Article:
Call To Die

Then [Jesus] said to them all, "If anyone wants to come with Me, he must deny himself, take up his cross daily, and follow Me. For whoever wants to save his life will lose it, but whoever loses his life because of Me will save it. (Luke 9:23-24, HCSB)

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Follower of Christ, husband of Abby, member of Kosmosdale Baptist Church, and tutor/staff member at Sayers Classical Academy.

Monday, September 05, 2011

Beer: one glass a sin? (an open letter to Phil Johnson)

Dear Mr. Johnson,

It is a sad fact of our fallen world that we more easily tend to focus on disagreements rather than agreements and that “open letters” like this one are seldom prompted by thoughts of unequivocal appreciation. In this case, however, I do not feel too bad about sending you [in particular] an open letter with the intention of hopefully persuading you [and others] to re-think a certain issue regarding beverage alcohol, as I have, as far as I can remember, always spoken well of your writings (on your blog and in other Internet essays), and have recommended them to others; also, I do think that the issue addressed in this letter is becoming increasingly important as many evangelicals have been casting off some traditional mores.

This letter is occasioned by a statement that I heard you make on the 8/18/11 episode of Wretched radio:

"I don't think it's a sin to drink a beer."

When I heard you speak these words, I realized that you were trying to distance yourself from any trace of legalism, but I also realized that I cannot agree with your statement, at least not without a good deal of clarification. I would argue that in many instances, drinking a beer at least may be a sin, and therefore I would urge you against making unqualified statements like the one quoted above, which may provide encouragement for people to indulge in sin. Drinking a beer is a sin if: drinking that beer involves breaking one’s word, drinking that beer makes one drunk, and/or drinking that beer makes one a “friend of the world” (James 4:4).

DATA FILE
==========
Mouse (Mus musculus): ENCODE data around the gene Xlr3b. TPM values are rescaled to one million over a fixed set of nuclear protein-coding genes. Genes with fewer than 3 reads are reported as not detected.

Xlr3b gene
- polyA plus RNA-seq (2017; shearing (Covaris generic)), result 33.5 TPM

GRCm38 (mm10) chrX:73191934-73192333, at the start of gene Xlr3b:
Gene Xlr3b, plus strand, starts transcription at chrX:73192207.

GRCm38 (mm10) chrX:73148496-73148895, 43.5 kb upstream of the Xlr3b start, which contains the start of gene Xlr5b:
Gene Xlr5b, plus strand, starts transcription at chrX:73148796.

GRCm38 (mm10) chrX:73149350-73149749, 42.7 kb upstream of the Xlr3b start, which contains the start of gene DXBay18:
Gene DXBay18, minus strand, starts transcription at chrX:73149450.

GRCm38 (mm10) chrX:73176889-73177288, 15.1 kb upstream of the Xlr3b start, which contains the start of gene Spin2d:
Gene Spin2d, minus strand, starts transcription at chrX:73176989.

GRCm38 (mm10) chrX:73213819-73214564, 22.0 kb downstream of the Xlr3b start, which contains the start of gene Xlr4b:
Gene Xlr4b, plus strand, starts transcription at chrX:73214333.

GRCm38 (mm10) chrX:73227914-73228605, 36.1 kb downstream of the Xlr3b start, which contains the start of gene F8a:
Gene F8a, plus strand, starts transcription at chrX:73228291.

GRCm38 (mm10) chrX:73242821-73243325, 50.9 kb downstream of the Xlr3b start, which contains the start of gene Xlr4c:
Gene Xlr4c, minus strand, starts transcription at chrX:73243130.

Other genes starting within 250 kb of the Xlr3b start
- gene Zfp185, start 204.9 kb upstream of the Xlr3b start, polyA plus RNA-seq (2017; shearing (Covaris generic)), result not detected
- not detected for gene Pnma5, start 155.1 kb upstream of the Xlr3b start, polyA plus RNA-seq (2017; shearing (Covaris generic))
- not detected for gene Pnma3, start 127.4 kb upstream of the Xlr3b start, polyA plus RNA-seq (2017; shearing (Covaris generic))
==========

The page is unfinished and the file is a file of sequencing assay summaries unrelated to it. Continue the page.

Please correct me if I’m wrong, but I’ve heard (second-hand) that Grace Community Church’s bylaw requiring elders to be “not given to wine” is interpreted by the elder board as a requirement for elders to refrain from any beverage alcohol; if this is correct, then it is somewhat ironic that you would say, “I don’t think it’s a sin to drink a beer,” because for you drinking a beer is a sin, since by drinking a beer you would be breaking your word. Even if it turns out that this is not true in your particular case, there are certainly many people who heard your statement who have made a commitment (through their terms of enrollment to a Southern Baptist seminary, through their church covenant, etc.) to refrain from beverage alcohol, and so drinking a beer for them would be a sin: the sin of lying.

Very clearly, you affirm that drunkenness is a sin. But what is “drunkenness”? It seems rather hard to define. If we take the common U.S. legal definition, then it is certainly unlikely that drinking one beer will raise a person’s blood alcohol level to 0.08%. But is 0.08% BAC the best definition for us to take within the Church? What about the idea that “buzzed driving is drunk driving”? Under certain conditions, a person can definitely become buzzed by a single beer; I’ve seen it with my own eyes. After work one night at UPS, I went with a friend to Applebee’s, and he ordered a beer; this friend was not a Christian and he was used to getting drunk, and so he should have had a pretty high tolerance to alcohol. Yet before he finished his glass (the food had not arrived) his face was red and his attitude/speech had changed; he was clearly somewhat buzzed. Now, was his feeling of euphoria, brought about (in this case) by a single beer, a substitute in his life for the peace and joy that he should have sought from the Holy Spirit a la Ephesians 5:18? Does ‘buzzed’ equal ‘drunk’? I’m not answering ‘yes’ to these questions dogmatically, but I do think that these are valid questions, and that they should give us pause before saying, “I don’t think it’s a sin to drink a beer.”